This can become an obsession, and even a reliance, which given time can actually reduce the musicians skills - something clearly evidenced when some electric musicians revert back to their old acoustic guitars and suddenly find they can't produce the same music they used to produce on that same instrument years before.

But that's not the only reason I'm advocating the KISS approach to guitar building today.

Oh no,

That's only the "human" side of the argument.

There's also a technical aspect to it too, and one that I feel is equally as valid.

So to explain what I mean, I'm going to drift off on yet another tangent if I may.

As well as music, my other artistic passion is photography, and there are certain aspects of both disciplines that are remarkably similar.

Now a lot of you are thinking that I'm going to start talking about film versus digital, and that would be a good comparison to raise at this point - but I'm not going to.

Instead, I want to talk about lenses.

Lenses are quite analogous to the controls on an electric guitar if you think of the light passing through them to the sensor in the same way as the audio signal passing through the guitar controls to your amp.

Glass elements in a lens affect the path the light follows, shaping it and focusing it on a focal plane.

However as the light passes through each glass element, it deteriorates a little bit due to the refractive index of the glass. The more glass elements are in the lens, the more the light deteriorates and the final image is adversely affected.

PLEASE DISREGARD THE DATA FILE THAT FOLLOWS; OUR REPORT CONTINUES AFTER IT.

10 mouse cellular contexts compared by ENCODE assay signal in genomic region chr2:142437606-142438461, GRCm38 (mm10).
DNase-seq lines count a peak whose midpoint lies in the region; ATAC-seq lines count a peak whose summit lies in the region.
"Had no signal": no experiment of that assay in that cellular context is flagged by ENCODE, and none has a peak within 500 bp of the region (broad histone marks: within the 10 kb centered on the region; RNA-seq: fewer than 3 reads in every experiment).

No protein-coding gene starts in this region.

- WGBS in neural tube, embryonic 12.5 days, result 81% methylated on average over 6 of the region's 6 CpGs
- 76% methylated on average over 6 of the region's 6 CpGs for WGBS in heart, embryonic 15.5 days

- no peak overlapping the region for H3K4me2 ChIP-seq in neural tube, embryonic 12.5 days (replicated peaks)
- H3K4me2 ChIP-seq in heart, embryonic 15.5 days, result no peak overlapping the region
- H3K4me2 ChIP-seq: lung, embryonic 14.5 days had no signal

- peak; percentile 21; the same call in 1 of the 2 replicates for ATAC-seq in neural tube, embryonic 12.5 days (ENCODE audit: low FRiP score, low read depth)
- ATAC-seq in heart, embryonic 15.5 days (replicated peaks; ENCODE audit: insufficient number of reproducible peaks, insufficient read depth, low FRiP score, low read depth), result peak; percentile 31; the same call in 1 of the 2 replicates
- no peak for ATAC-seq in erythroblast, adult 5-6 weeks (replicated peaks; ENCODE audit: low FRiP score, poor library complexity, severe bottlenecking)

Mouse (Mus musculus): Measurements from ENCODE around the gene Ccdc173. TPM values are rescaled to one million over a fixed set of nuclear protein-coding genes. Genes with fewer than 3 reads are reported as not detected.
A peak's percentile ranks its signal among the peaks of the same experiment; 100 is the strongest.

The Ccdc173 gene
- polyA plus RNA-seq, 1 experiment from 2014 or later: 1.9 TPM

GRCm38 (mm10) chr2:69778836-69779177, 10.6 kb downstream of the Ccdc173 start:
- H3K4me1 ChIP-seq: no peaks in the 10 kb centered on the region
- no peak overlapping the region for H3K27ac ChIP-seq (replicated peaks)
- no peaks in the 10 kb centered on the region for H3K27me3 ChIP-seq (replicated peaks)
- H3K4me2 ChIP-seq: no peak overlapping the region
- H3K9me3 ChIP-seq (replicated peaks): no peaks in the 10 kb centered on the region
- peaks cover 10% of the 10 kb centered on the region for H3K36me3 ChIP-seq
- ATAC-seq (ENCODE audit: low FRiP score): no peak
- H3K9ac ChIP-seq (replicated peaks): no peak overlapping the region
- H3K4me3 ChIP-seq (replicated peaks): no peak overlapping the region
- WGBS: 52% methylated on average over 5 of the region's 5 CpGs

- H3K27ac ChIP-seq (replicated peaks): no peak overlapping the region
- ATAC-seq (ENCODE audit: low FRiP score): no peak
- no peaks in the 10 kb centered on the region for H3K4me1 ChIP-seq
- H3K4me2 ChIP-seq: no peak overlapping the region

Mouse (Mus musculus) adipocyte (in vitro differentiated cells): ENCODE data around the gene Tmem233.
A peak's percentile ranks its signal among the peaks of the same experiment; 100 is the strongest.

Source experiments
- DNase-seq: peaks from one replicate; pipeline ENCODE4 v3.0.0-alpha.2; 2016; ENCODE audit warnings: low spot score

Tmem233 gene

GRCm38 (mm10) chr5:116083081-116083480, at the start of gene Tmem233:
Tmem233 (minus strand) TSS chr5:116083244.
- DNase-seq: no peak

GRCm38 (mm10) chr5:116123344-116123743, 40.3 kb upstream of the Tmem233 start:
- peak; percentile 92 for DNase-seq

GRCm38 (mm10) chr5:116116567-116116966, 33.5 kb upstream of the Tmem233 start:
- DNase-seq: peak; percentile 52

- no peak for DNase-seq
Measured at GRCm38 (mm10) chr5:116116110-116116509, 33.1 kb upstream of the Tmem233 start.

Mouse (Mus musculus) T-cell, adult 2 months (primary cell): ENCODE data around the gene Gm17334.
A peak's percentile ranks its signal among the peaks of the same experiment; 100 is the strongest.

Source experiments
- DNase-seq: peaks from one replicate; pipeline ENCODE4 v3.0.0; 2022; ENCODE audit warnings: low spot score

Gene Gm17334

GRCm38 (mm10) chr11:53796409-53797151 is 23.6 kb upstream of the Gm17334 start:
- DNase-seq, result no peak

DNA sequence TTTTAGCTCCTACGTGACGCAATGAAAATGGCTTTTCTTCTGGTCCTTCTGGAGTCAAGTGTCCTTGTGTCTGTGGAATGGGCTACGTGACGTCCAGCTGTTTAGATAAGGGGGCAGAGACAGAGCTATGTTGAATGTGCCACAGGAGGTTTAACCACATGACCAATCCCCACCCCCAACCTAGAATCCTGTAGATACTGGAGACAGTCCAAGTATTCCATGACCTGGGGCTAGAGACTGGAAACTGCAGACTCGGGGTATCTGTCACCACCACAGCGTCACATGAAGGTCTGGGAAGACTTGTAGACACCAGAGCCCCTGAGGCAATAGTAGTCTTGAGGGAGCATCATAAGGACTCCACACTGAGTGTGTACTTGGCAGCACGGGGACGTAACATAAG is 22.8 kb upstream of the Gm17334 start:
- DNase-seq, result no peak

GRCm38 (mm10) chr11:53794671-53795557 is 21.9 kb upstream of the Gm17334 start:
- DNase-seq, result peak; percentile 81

Similarly, with an electric guitar, the audio signal from the pickup passes through a series of switches and components before it reaches the amplifier.

While switches don't tend to affect the signal in any adverse way due to their binary nature - they're either on or they're off, there is no grey area - the volume and tone knobs are an entirely different story.

The knobs are basically resistors, and as the name suggests, they work by resisting the signal.

This essentially means they work by eroding away a part of the sound.

The more of these controls that the signal passes through, the more degraded it is by the time it arrives at your amplifier, and that's when things get even more complicated as we try to manipulate duplicated controls on the amplifier to reconstruct the parts of the signal we've destroyed.

To my way of thinking, this is an insane way of doing things.

Like destroying half your house in order to make your bed in the morning.

Of course both situations can be improved a little by using the highest quality parts, but you'll never eliminate the problem completely, no-matter how hard you try.

So, how does all this apply to BTLX Guitars?

Well, simply put, I want the tone of my guitars when played in electric mode to come as much from my craftsmanship as it does when they're played in acoustic mode.